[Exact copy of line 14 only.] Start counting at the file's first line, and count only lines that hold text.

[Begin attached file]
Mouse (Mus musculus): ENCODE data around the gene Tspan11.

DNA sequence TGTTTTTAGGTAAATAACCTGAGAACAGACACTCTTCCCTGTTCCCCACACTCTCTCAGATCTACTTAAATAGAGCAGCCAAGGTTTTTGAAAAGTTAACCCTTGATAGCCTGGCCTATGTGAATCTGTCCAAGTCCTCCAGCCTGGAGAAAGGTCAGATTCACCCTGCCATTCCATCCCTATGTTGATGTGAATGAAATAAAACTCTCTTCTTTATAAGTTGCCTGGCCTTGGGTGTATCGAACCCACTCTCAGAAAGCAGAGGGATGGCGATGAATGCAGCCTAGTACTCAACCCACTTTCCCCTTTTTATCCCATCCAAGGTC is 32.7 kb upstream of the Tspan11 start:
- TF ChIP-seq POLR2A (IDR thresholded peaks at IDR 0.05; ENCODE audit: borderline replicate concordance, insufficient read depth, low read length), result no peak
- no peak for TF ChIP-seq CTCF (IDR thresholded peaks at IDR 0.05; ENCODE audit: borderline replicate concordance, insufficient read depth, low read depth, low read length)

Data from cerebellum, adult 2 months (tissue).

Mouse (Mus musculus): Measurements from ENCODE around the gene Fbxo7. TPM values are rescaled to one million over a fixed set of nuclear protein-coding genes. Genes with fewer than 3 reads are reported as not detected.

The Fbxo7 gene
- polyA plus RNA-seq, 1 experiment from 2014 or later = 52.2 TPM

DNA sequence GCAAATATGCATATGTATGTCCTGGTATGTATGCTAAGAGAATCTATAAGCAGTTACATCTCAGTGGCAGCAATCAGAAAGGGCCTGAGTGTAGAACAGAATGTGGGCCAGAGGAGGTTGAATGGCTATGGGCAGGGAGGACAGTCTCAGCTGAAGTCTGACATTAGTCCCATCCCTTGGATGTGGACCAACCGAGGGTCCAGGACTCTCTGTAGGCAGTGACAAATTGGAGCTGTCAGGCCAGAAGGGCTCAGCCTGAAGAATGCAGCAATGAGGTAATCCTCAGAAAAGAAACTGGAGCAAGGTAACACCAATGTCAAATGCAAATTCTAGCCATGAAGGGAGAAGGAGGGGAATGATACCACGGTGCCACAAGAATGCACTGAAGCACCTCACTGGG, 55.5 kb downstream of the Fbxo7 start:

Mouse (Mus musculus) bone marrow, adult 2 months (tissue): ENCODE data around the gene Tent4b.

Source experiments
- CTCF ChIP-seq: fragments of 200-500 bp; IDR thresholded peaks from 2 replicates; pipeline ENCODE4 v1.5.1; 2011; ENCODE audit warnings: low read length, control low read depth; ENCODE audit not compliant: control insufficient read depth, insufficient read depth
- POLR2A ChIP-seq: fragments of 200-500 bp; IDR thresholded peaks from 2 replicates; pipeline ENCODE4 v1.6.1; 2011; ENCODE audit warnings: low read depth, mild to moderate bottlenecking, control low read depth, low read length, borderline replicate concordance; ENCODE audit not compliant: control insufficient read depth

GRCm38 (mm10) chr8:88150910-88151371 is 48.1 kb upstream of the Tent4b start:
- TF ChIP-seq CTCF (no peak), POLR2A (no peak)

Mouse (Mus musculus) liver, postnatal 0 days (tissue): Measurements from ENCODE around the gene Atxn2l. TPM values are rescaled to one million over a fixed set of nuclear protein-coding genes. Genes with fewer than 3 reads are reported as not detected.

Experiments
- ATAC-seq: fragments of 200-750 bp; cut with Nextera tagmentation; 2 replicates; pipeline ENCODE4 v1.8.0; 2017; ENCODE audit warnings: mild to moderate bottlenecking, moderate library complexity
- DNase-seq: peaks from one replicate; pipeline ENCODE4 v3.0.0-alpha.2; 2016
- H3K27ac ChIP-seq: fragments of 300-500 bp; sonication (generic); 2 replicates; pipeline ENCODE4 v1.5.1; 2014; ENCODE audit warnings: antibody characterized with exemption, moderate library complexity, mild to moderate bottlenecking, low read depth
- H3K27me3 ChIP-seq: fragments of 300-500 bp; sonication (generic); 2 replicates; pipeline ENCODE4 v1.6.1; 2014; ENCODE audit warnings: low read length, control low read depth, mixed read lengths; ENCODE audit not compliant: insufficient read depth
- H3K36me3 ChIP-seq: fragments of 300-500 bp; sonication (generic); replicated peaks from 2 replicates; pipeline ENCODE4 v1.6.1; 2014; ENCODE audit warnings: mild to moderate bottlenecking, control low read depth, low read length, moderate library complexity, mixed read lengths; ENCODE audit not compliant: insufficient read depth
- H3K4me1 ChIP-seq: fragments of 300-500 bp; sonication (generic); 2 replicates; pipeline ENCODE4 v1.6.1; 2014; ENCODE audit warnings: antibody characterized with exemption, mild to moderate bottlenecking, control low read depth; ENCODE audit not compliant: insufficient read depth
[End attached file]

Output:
GRCm38 (mm10) chr8:88150910-88151371 is 48.1 kb upstream of the Tent4b start: